Exploring the Fusion of Saudi and Turkish Cultures in the Drama Film ‘Siwar’, According to Director Osama Alkhurayji

Saudi filmmaker Osama Alkhurayji successfully completed the principal photography for his first feature film “Siwar” in AlUla. AlUla, located in the northwest region of Saudi Arabia, is known for its ancient artifacts, beautiful oasis, and stunning sandstone canyons. This area has become a thriving hub for local film production.

Saudi Arabia’s film industry continues to expand with the addition of a music recording studio to the film studio facilities in AlUla. This latest development is a significant step forward in the country’s efforts to establish itself as a major player in the global entertainment industry. The music recording studio will provide filmmakers and musicians with state-of-the-art facilities to create original soundtracks and music for films produced in AlUla. This addition is expected to attract more talent and investment to the region, further bolstering Saudi Arabia’s growing film industry.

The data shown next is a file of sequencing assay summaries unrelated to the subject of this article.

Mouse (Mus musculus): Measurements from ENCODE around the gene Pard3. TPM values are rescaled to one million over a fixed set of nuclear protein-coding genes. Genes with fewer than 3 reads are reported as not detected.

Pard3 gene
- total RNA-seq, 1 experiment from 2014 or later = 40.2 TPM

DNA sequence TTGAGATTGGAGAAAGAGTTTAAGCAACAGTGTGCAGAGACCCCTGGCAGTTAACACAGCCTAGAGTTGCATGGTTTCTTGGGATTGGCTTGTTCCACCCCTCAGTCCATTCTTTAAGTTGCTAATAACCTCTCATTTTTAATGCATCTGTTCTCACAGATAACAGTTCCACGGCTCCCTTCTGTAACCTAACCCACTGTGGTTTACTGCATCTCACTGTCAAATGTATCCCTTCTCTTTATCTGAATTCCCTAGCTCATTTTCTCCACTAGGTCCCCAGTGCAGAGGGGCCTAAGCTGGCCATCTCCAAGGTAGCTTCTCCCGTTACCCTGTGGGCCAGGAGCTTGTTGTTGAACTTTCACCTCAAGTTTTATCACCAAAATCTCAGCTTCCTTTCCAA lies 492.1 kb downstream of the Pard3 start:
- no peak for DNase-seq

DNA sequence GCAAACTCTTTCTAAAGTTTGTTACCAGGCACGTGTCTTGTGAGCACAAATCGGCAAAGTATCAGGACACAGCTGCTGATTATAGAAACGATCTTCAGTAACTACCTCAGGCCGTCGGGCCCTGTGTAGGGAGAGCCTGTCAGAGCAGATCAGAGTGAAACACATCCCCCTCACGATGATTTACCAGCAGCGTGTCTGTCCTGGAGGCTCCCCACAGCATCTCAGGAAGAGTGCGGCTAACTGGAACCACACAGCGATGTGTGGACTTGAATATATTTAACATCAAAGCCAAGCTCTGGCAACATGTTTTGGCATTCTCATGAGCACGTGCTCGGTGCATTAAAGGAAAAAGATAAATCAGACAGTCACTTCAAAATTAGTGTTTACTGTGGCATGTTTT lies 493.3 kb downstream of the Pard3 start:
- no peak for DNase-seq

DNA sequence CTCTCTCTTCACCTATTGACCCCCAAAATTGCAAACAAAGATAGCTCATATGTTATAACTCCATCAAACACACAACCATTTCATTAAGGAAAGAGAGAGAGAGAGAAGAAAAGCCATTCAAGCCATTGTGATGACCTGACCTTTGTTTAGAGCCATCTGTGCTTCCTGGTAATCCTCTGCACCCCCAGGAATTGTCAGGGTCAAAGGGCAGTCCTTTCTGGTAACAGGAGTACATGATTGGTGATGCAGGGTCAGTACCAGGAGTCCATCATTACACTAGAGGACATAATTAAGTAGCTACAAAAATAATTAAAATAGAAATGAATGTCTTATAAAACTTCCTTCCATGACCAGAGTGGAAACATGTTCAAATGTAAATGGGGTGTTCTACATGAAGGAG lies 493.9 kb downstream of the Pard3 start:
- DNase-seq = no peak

In the movie “Siwar,” two families, one Turkish and the other Saudi, find their destinies intertwined when a shocking revelation about their newborns comes to light. AlUla serves as a stand-in for Najran, a city located in southwestern Saudi Arabia near the Yemen border. This gripping drama explores the intricate dynamics that unfold as Yaner, a Turkish father portrayed by Serkan Genç (“The Game-Hiyleger Axmaqlar”), and Hamad, a Saudi father portrayed by Fhaid Bin Mohammed, cross paths after their sons are mistakenly switched at birth.

The latest Saudi film to be shot in AlUla is “Siwar”. This comes after other notable films such as the Netflix drama “The Matchmaker” and Tawfik Alzaidi’s debut feature “Norah”. “Norah” premiered locally in December at the Red Sea International Film Festival in Jeddah and will soon be launched internationally from Cannes’ Un Certain Regard section.

Omar Said, known for his work on the groundbreaking Netflix Saudi original film “Naga,” is producing “Siwar.”

In an interview with Variety, Alkhurayji, the producer of “Siwar” through his production company Hakawati Entertainment, shared what attracted him to make his debut with a drama that explores the cultural connections between Saudi Arabia and Turkey.

The “Siwar” story is composed of several key elements that form its foundation.